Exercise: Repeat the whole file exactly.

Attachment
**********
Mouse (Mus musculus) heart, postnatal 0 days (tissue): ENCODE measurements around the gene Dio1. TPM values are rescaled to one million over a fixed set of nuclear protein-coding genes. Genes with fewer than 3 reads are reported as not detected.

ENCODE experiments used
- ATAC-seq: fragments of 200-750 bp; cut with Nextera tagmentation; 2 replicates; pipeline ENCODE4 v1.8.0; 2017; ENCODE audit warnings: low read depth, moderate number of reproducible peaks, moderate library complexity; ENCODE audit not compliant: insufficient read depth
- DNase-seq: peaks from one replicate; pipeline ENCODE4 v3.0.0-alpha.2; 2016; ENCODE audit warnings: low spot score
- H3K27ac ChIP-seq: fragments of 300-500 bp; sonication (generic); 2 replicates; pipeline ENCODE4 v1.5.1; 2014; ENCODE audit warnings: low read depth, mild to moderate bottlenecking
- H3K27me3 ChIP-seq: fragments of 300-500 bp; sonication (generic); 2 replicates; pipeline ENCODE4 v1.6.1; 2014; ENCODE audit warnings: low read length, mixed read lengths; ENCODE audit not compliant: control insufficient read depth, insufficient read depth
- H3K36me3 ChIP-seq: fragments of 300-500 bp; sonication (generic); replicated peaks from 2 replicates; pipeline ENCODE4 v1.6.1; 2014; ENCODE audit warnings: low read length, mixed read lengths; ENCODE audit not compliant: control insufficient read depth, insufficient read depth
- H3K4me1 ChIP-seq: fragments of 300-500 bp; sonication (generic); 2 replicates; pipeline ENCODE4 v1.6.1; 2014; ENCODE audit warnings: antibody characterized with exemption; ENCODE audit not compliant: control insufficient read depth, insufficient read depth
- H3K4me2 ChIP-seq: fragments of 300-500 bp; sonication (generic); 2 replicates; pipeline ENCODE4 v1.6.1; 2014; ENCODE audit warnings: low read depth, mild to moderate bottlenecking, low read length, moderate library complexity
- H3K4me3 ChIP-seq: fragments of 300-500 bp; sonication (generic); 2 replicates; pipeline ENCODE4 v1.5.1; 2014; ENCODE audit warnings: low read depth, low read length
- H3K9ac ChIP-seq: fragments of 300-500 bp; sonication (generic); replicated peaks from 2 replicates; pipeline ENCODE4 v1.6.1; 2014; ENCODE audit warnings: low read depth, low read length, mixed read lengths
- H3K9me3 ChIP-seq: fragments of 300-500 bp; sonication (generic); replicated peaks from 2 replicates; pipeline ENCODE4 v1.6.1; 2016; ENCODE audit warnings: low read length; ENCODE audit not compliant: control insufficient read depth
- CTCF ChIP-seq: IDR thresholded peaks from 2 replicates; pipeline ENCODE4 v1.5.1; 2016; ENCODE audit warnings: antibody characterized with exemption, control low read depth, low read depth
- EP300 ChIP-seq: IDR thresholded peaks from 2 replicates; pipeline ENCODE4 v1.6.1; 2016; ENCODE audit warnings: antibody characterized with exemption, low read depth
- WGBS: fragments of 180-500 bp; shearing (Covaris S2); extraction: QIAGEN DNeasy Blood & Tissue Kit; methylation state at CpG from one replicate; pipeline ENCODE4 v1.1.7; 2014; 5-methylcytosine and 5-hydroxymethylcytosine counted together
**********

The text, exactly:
Mouse (Mus musculus) heart, postnatal 0 days (tissue): ENCODE measurements around the gene Dio1. TPM values are rescaled to one million over a fixed set of nuclear protein-coding genes. Genes with fewer than 3 reads are reported as not detected.

ENCODE experiments used
- ATAC-seq: fragments of 200-750 bp; cut with Nextera tagmentation; 2 replicates; pipeline ENCODE4 v1.8.0; 2017; ENCODE audit warnings: low read depth, moderate number of reproducible peaks, moderate library complexity; ENCODE audit not compliant: insufficient read depth
- DNase-seq: peaks from one replicate; pipeline ENCODE4 v3.0.0-alpha.2; 2016; ENCODE audit warnings: low spot score
- H3K27ac ChIP-seq: fragments of 300-500 bp; sonication (generic); 2 replicates; pipeline ENCODE4 v1.5.1; 2014; ENCODE audit warnings: low read depth, mild to moderate bottlenecking
- H3K27me3 ChIP-seq: fragments of 300-500 bp; sonication (generic); 2 replicates; pipeline ENCODE4 v1.6.1; 2014; ENCODE audit warnings: low read length, mixed read lengths; ENCODE audit not compliant: control insufficient read depth, insufficient read depth
- H3K36me3 ChIP-seq: fragments of 300-500 bp; sonication (generic); replicated peaks from 2 replicates; pipeline ENCODE4 v1.6.1; 2014; ENCODE audit warnings: low read length, mixed read lengths; ENCODE audit not compliant: control insufficient read depth, insufficient read depth
- H3K4me1 ChIP-seq: fragments of 300-500 bp; sonication (generic); 2 replicates; pipeline ENCODE4 v1.6.1; 2014; ENCODE audit warnings: antibody characterized with exemption; ENCODE audit not compliant: control insufficient read depth, insufficient read depth
- H3K4me2 ChIP-seq: fragments of 300-500 bp; sonication (generic); 2 replicates; pipeline ENCODE4 v1.6.1; 2014; ENCODE audit warnings: low read depth, mild to moderate bottlenecking, low read length, moderate library complexity
- H3K4me3 ChIP-seq: fragments of 300-500 bp; sonication (generic); 2 replicates; pipeline ENCODE4 v1.5.1; 2014; ENCODE audit warnings: low read depth, low read length
- H3K9ac ChIP-seq: fragments of 300-500 bp; sonication (generic); replicated peaks from 2 replicates; pipeline ENCODE4 v1.6.1; 2014; ENCODE audit warnings: low read depth, low read length, mixed read lengths
- H3K9me3 ChIP-seq: fragments of 300-500 bp; sonication (generic); replicated peaks from 2 replicates; pipeline ENCODE4 v1.6.1; 2016; ENCODE audit warnings: low read length; ENCODE audit not compliant: control insufficient read depth
- CTCF ChIP-seq: IDR thresholded peaks from 2 replicates; pipeline ENCODE4 v1.5.1; 2016; ENCODE audit warnings: antibody characterized with exemption, control low read depth, low read depth
- EP300 ChIP-seq: IDR thresholded peaks from 2 replicates; pipeline ENCODE4 v1.6.1; 2016; ENCODE audit warnings: antibody characterized with exemption, low read depth
- WGBS: fragments of 180-500 bp; shearing (Covaris S2); extraction: QIAGEN DNeasy Blood & Tissue Kit; methylation state at CpG from one replicate; pipeline ENCODE4 v1.1.7; 2014; 5-methylcytosine and 5-hydroxymethylcytosine counted together